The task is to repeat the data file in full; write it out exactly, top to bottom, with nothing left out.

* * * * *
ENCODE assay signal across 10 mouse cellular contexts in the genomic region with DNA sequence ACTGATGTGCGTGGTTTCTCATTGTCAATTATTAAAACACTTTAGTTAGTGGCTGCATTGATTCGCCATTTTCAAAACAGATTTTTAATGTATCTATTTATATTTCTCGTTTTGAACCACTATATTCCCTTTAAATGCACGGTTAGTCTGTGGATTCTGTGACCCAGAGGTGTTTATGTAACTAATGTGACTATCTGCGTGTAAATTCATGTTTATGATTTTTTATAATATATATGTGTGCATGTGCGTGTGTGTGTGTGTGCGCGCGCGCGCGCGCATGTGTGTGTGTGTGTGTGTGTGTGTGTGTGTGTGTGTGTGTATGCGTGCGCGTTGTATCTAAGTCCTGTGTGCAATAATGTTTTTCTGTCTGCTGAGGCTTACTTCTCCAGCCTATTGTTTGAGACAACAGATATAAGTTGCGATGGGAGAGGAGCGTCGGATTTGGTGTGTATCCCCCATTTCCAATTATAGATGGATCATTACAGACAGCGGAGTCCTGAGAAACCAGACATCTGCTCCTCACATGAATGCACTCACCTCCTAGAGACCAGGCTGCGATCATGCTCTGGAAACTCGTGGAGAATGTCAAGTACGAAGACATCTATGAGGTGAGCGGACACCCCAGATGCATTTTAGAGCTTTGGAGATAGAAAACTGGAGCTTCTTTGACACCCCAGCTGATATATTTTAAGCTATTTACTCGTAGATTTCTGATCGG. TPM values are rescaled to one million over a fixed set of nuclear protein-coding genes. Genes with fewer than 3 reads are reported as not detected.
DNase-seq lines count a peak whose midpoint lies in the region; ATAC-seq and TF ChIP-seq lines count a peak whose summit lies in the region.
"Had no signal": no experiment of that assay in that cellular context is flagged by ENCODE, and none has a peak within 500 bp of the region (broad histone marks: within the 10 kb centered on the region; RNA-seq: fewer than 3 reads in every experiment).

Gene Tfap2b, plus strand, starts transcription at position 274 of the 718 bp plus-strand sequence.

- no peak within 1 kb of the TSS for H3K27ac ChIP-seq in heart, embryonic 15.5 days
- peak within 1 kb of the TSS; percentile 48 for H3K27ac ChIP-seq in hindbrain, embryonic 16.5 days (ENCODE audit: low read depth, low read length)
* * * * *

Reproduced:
ENCODE assay signal across 10 mouse cellular contexts in the genomic region with DNA sequence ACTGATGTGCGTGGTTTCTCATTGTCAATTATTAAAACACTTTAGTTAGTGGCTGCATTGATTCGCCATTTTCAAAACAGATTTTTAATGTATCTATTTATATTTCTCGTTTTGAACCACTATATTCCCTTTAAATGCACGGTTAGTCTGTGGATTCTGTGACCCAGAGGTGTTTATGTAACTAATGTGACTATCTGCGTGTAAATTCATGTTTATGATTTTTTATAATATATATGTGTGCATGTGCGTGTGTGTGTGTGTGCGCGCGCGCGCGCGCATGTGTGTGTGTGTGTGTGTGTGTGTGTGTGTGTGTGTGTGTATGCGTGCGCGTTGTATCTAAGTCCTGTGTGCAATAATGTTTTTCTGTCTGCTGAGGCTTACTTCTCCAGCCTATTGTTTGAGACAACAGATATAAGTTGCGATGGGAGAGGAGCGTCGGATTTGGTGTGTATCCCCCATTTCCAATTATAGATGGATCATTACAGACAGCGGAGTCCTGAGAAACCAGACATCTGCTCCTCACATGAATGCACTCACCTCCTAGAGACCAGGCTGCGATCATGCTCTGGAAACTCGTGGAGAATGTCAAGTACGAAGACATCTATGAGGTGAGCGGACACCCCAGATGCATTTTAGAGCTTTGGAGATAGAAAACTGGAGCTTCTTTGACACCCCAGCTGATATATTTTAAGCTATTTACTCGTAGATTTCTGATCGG. TPM values are rescaled to one million over a fixed set of nuclear protein-coding genes. Genes with fewer than 3 reads are reported as not detected.
DNase-seq lines count a peak whose midpoint lies in the region; ATAC-seq and TF ChIP-seq lines count a peak whose summit lies in the region.
"Had no signal": no experiment of that assay in that cellular context is flagged by ENCODE, and none has a peak within 500 bp of the region (broad histone marks: within the 10 kb centered on the region; RNA-seq: fewer than 3 reads in every experiment).

Gene Tfap2b, plus strand, starts transcription at position 274 of the 718 bp plus-strand sequence.

- no peak within 1 kb of the TSS for H3K27ac ChIP-seq in heart, embryonic 15.5 days
- peak within 1 kb of the TSS; percentile 48 for H3K27ac ChIP-seq in hindbrain, embryonic 16.5 days (ENCODE audit: low read depth, low read length)